I tallied a lot of car sales because of incoming customer calls. There’s no trick to it. It’s about building a relationship. Get to know the person and you will increase your sales.
It can take several return calls throughout the day and sometimes over days. My goal was to get customers to the dealership to see our cars, but in some cases I would go for the close on the phone.
The process is the same as if the customer actually is at the dealership: Gather customer information, help select a vehicle, ask for the sale.
Incoming sales calls at the dealership can be worth as many as three to five vehicle deliveries a month per salesperson. Then there’s the potential additional profit for the finance and insurance office and service department.
Dealers and general managers should know how many daily and monthly sales calls are received. It’s important that the people handling these calls have great phone skills or are trained to do so.
The following is a step-by-step word track. Using it will increase appointments and sales. At the very least, understand from this script what you are trying to accomplish.
Remember to smile when you pick up the phone. It’s for your benefit, and the caller will hear it in your voice.
“Thank you for calling ASC Motors. My name is Darin George.” (Always use your first and last name.) “And your name is?” (Ask for their last name if it is not given.)
You have to qualify the customer the same way you would as if they were on the dealership lot.
“Is this the first time you have called our dealership?”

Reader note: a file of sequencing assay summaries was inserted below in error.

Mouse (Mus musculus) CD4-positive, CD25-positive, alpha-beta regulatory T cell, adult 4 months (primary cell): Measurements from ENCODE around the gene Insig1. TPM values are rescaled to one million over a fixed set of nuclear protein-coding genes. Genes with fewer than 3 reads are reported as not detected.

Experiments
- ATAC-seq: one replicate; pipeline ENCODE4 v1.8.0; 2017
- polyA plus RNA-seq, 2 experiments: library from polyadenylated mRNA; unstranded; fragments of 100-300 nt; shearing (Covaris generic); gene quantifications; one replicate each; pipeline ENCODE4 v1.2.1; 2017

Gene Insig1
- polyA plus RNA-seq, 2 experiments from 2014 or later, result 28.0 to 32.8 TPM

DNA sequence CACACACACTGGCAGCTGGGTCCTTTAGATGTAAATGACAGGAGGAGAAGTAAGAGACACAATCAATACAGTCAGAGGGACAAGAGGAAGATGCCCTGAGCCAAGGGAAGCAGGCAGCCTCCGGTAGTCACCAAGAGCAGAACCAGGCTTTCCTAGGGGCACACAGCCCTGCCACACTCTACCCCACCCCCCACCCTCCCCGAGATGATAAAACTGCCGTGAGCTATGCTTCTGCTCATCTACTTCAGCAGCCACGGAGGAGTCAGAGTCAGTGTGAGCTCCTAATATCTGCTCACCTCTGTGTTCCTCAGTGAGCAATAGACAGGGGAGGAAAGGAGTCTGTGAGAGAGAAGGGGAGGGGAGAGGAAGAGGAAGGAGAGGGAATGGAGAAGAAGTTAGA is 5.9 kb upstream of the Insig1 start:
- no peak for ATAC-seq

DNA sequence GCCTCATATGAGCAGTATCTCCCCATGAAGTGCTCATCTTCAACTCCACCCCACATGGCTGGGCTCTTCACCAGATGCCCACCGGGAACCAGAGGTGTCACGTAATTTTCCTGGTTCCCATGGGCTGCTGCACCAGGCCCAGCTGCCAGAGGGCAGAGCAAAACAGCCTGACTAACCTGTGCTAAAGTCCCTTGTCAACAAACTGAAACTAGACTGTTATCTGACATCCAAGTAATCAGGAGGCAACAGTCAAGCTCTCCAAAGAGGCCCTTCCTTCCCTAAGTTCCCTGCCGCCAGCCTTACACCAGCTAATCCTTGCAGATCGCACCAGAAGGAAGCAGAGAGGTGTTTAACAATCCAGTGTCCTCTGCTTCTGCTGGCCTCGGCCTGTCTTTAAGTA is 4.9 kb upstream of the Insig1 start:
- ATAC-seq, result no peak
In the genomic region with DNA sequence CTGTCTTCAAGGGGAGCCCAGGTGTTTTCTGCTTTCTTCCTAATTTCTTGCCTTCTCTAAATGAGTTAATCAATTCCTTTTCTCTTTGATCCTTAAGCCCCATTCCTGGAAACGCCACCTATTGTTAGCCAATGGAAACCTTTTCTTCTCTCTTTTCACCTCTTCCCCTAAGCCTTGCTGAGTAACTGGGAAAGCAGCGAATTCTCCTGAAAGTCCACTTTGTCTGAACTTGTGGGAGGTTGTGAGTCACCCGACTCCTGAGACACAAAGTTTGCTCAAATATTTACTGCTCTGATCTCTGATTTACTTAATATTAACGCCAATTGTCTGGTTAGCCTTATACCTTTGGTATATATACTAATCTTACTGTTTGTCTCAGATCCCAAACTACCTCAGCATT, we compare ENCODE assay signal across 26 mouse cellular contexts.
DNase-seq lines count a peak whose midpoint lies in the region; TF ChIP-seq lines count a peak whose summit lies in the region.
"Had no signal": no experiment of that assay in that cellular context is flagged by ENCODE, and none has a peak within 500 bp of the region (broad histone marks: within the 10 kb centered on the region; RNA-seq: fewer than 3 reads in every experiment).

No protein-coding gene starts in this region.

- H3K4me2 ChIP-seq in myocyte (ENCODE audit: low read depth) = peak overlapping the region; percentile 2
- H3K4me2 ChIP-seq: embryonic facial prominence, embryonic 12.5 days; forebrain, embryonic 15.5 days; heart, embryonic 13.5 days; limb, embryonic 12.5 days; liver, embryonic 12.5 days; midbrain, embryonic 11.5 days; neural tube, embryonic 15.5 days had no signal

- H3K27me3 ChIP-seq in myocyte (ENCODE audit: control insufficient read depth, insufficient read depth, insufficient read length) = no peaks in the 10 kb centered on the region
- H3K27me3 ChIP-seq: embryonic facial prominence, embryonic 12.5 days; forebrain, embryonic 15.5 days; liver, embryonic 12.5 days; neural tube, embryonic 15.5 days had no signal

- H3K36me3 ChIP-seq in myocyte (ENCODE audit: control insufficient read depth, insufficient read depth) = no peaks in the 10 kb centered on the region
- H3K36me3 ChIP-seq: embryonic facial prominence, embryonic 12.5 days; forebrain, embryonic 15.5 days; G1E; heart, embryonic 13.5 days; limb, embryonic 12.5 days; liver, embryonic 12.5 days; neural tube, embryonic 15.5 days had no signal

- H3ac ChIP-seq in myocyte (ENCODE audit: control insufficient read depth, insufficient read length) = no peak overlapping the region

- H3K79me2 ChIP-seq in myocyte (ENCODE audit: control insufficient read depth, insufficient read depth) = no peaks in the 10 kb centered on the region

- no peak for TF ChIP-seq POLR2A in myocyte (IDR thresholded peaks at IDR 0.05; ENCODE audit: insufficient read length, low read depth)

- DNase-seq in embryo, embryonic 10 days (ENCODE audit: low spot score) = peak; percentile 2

This question determines if the customer has been dealing with another sales representative and how they heard about the dealership.
Tell the caller if the dealership is having a sales event or something similar.
A point of interest about the store is always helpful in building credibility.
“So what type of new or used vehicle are you interested in (do not pause): 2-door or 4-door car, truck, minivan, 4-by-4, sport utility? What features are you interested in: automatic or manual transmission, 4-, 6- or 8-cyl. engine; sunroof; cloth or leather interior; your color preference?
“What do you have in your present vehicle that you would want in your new
“Is the vehicle for business or family use?”
“Who will be the main driver?”
“Would you be selling us your present vehicle?”
“What type of monthly budget are you looking at?”
“You do not have to get the vehicle today, do you?”
You ask that question to find out where the customer is in the buying cycle. And it will relax them in a reverse-psychology way.
“Great! Let me check what I have now and what I have coming in the next few days. It will take me about 10 to 15 minutes. Are you calling from home or work?”
“OK, and your number there is?”
“How do you spell your last name?”
“Great, Mr. Customer, I’m looking over my list of vehicles available. When would you be available, this afternoon or tonight?” Try to set up an appointment.
“Do you have a pencil and paper handy?” Spell out your name, do not just say it. “Please write this down…”
You need to end the call now, but call them back immediately. This will verify the phone number and show your interest in the customer.
“Hi Mr. Customer, It’s Darin from the dealership, I just wanted to know if (refer to any feature of a vehicle such as car color or sound system) would be OK with you?”
This is a short callback, so end it quickly. Then call the customer a second time, 20 or 30 minutes afterward. Say you have a few vehicles to show and reconfirm the appointment.
Calling them back like that shows you are working for them. One of the biggest customer complaints is that salespeople fail to call them back and follow up unless a sale is imminent.
Your goal now is to get the customer into the dealership. If you cannot accomplish this, go for the close over the telephone.
Treat all of your incoming sales calls the same way you would talk with your best friend. It’s all about building rapport and meaning it.
Darin George is the founder of the Automotive Sales College. He can be reached at firstname.lastname@example.org.